Some objects may be coated in harmful or toxic substances which can be absorbed through exposed skin. Gloves are a form of equipment that is used to create a protective barrier between the objects we are treating and ourselves.
A common practice we have in the labs is washing the gloves between treatments as if they are our own hands until we need to remove them at the end of a lab session.
Below are some examples of gloves you might use within conservation:
- Thick and can be restrictive of movement
- Transfers fibres, dirt or moisture
- Useful for paper conservation
You may have seen characters in films or tv shows handling objects with white cotton gloves and although this is still a common practice in some institutions, it isn’t always favourable!
Cotton gloves can make our hands sweat, restrict finger movement and are absorbent, which is not safe practice when using corrosive chemicals. They also do not have a good grip on smooth polished objects, such as high fired porcelain, glass or wood. A benefit is that they are soft, compared to disposable gloves and so they are useful within book or paper conservation as they aren’t as rough on the bindings and pages.
As you can see, the ones in the images I have provided are made of a thinner cotton, making it more breathable. The gloves have thick seams, and my fingertips are very rounded, which I think would make detailed work difficult for me.
I think it may be more suitable to wear some disposable gloves underneath, but this would restrict finger and hand movements further.
Nitrile, Latex and Vinyl free gloves:
- Improved dexterity
- Rough with good grip
Though wasteful to the environment, which is something we need to be more mindful of, disposable blue nitrile, vinyl and latex free gloves are preferred by conservators today as they are waterproof, resistant to a lot of chemicals and do not restrict hand or finger movements.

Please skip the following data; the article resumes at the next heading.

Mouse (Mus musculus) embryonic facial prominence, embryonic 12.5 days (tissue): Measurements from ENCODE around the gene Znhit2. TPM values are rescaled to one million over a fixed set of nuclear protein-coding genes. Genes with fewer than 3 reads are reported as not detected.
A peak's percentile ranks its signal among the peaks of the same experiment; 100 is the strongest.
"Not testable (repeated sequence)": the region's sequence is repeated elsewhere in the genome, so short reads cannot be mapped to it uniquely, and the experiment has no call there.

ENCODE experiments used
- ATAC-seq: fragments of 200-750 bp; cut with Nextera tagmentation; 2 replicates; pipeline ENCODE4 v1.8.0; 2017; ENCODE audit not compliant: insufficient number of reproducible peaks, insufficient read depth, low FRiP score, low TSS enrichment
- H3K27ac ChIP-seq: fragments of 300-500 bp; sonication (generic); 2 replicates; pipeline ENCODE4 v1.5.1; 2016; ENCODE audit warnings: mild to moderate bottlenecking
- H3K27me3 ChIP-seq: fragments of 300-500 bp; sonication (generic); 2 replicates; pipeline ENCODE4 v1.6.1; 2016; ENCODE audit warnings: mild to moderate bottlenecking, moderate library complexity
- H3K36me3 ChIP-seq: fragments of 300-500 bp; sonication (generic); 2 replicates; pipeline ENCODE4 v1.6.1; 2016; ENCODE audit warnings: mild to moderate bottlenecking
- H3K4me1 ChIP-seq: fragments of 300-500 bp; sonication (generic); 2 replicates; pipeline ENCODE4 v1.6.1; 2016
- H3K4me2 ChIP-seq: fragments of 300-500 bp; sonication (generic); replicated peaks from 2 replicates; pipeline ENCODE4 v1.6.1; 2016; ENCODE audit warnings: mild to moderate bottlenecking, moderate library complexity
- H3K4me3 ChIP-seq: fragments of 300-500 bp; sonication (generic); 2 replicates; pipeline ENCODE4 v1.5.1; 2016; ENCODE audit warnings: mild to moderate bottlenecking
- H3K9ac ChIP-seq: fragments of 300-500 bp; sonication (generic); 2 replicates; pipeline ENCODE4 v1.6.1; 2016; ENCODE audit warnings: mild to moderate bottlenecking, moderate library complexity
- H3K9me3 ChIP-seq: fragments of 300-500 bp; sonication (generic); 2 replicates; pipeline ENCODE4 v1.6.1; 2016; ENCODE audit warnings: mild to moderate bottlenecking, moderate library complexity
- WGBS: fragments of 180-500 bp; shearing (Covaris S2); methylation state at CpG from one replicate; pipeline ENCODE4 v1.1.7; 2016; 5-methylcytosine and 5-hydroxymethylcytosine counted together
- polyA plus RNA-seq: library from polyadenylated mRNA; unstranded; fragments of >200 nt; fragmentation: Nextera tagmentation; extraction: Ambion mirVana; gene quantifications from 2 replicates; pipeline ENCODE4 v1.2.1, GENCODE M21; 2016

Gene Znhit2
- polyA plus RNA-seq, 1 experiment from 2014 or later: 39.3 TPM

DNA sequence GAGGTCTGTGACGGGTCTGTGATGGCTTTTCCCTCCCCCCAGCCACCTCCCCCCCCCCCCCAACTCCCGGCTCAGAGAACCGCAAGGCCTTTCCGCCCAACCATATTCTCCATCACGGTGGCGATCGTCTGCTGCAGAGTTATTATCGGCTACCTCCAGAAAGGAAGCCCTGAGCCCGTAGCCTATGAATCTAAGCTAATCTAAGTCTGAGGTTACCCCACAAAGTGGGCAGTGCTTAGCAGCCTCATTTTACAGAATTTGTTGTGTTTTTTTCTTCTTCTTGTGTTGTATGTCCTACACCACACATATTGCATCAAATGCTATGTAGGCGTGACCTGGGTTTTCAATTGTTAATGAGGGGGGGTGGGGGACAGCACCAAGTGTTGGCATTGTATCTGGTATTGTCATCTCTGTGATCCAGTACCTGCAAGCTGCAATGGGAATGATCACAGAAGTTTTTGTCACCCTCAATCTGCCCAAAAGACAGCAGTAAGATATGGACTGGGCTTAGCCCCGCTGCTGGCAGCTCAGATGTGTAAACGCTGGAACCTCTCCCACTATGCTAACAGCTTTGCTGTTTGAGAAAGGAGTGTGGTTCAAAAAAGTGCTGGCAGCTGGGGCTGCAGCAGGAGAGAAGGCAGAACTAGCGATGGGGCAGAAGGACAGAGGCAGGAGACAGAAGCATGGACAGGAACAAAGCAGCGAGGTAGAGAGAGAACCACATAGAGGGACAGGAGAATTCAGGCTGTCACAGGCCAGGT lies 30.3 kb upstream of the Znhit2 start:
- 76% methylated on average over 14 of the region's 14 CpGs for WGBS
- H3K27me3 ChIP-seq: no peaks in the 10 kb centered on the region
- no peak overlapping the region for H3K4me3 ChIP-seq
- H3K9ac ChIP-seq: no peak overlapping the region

Gloves should be removed and disposed of safely or cleaned them between each use to avoid cross contamination of residue and materials.
It is also common sense to dispose of ripped or torn gloves when handling or treating objects to keep yourself and the objects safe!
How should I handle an object?
Once you have chosen the correct PPE and followed rules discussed prior, there are multiple ways of handling an object, and it will vary in accordance with its need.
- Study your object: figure out its strengths and weaknesses
- Check for any cracks, flimsy areas and whether items are unstable.
- Remove any loose attachments, such as a teapot lid (if possible) but keep them close as to not lose them!
- Don’t pick up an object by its rim or a handle. These areas are weaker areas and are more susceptible to damage
- Use both hands, as one hand can support the base of the object and the other can cradle the side for further support
- Make use of sand trays, sandbags and foam where possible to support an object whilst treating, storing or transporting it
- If an object is too heavy, do not injure yourself by trying to lift it alone! Have another member of staff assist you
You may need to transfer your object to another lab to conduct further studies, so how might you do this safely?
Assess and plan your route of action!
A good transport route, whether by foot or trolley, should be safe and clear of obstacles and places of direct contact such as a busy corridor.